What added to her fear, Mejia said, was a chaotic summer of planning and changes without clear information from the city about how blended learning would look.
Overall, most families said remote learning is better this school year, compared to the spring, and that their own school is handling the coronavirus well. While families of color are less likely to be satisfied with the remote experience, that has not been enough to persuade them to choose in-person learning.
Fear of contracting the virus, coupled with the country’s long history of institutional racism, has sown distrust, said Noliwe Rooks, a professor of Africana Studies at Cornell University. Even though there is some evidence that shows schools can reopen safely in most parts of the country, she pointed to the virus’ toll on people of color. In the spring, Black and Hispanic New Yorkers were dying at twice the rate of their white and Asian neighbors.
“Parents are just like, ‘We are poor, we are of color, we know the city doesn’t care about us,’” Rooks said. “Right or wrong, that is how they feel.”
Rooks, who said the city should focus its efforts on improving remote learning, added: “If your school is honest-to-god safe and there is just fear out there, then you need to do a better job of communicating with parents.”
Of the 352 Education Trust survey respondents, 40 percent identified as white, 35 percent as Hispanic, 13 percent as Black, and 12 percent as Asian.
Findings of the poll also include:
- 69 percent of parents surveyed — and 56 percent of Black respondents — said remote learning is better this fall than in the spring.
- 45 percent of parents of color responded that remote learning has been successful, while 61 percent of white parents said the same thing.
- Three-quarters of parents said their school is handling the coronavirus well. That number is 70 percent for parents of color and 82 percent for white parents. Meanwhile two-thirds of low-income families and 78 percent of more affluent ones are satisfied with their school’s pandemic response.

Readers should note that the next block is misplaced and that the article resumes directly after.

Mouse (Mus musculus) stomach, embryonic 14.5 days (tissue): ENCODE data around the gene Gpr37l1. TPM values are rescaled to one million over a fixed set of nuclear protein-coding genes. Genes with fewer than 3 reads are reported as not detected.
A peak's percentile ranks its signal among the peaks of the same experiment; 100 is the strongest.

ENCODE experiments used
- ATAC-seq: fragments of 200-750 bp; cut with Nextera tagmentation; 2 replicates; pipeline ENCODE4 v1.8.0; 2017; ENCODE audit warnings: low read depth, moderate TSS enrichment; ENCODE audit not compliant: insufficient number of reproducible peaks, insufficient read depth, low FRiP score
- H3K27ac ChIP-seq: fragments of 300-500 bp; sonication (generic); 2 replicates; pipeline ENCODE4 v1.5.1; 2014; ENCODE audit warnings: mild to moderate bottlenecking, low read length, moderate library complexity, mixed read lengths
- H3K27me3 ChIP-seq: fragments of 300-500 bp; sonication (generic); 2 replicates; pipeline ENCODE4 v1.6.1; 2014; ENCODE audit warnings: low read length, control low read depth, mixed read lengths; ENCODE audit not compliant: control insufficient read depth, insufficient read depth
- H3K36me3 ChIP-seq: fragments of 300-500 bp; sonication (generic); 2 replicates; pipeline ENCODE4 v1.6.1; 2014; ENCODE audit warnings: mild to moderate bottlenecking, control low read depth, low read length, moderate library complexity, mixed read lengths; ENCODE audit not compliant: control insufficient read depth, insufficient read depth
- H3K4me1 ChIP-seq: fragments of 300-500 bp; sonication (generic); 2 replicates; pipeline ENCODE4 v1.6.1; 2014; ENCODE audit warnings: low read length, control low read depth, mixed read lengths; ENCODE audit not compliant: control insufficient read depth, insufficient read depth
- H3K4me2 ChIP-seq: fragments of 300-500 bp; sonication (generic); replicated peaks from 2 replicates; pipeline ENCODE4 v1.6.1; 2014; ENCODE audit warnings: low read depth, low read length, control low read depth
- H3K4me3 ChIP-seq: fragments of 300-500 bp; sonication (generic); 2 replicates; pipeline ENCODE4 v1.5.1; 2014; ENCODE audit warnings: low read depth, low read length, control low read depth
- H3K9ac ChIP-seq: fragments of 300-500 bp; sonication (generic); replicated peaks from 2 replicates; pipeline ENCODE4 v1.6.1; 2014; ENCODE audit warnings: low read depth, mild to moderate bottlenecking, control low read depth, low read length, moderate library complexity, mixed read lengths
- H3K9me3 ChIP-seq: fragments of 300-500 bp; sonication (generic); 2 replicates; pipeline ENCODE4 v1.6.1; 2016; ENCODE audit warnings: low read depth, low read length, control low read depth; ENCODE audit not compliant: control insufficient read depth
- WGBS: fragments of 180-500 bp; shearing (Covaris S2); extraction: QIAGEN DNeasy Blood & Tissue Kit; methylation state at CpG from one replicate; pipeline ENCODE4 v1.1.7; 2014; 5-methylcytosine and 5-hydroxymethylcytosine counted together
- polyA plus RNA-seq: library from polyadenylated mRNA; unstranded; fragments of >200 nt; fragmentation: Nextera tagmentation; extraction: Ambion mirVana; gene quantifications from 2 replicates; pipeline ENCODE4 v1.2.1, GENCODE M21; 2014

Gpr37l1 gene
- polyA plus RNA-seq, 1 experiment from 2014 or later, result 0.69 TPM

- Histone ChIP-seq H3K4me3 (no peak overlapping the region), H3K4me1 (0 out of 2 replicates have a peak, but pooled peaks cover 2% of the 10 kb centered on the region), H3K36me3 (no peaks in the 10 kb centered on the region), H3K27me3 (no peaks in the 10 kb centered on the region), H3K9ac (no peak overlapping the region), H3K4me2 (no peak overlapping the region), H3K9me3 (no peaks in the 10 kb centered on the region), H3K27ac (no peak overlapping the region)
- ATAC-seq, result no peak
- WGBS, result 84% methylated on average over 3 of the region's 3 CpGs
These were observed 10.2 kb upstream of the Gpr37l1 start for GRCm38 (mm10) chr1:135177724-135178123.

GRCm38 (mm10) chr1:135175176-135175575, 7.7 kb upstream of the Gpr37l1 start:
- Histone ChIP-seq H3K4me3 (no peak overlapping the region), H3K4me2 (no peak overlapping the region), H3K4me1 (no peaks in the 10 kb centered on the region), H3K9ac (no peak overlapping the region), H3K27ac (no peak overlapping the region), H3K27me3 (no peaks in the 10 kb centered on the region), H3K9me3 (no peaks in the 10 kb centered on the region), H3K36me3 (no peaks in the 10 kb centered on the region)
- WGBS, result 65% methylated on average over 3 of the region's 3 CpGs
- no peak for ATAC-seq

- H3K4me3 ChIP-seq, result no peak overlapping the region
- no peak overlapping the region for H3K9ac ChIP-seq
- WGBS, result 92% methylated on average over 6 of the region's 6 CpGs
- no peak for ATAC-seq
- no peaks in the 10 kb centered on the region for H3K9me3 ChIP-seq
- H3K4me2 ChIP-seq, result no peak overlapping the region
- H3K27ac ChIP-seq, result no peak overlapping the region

- Overall, 47 percent of parents indicated confidence in their school’s health and safety precautions — including 58 percent of white families and 40 percent of families of color. About a third of low-income families expressed confidence in such measures, compared to more than half of higher-income parents.
City officials this week revealed that about 280,000 students have shown up for in-person learning so far — about 180,000 fewer than the education department had anticipated.
Danielle Filson, a spokesperson for the education department, highlighted the finding that most polled parents believe their individual schools are handling the pandemic well.
“Teaching and learning is at the core of what we do, and we’ve dedicated extensive resources to improving remote education while remaining clear-eyed about the limitations, and still firmly believing in-person education is the best option,” Filson said in a statement. “As infection rates remain low, we are providing families another opportunity to opt-in to blended learning as long as they feel comfortable doing so.”
Chalkbeat is a nonprofit news site covering educational change in public schools.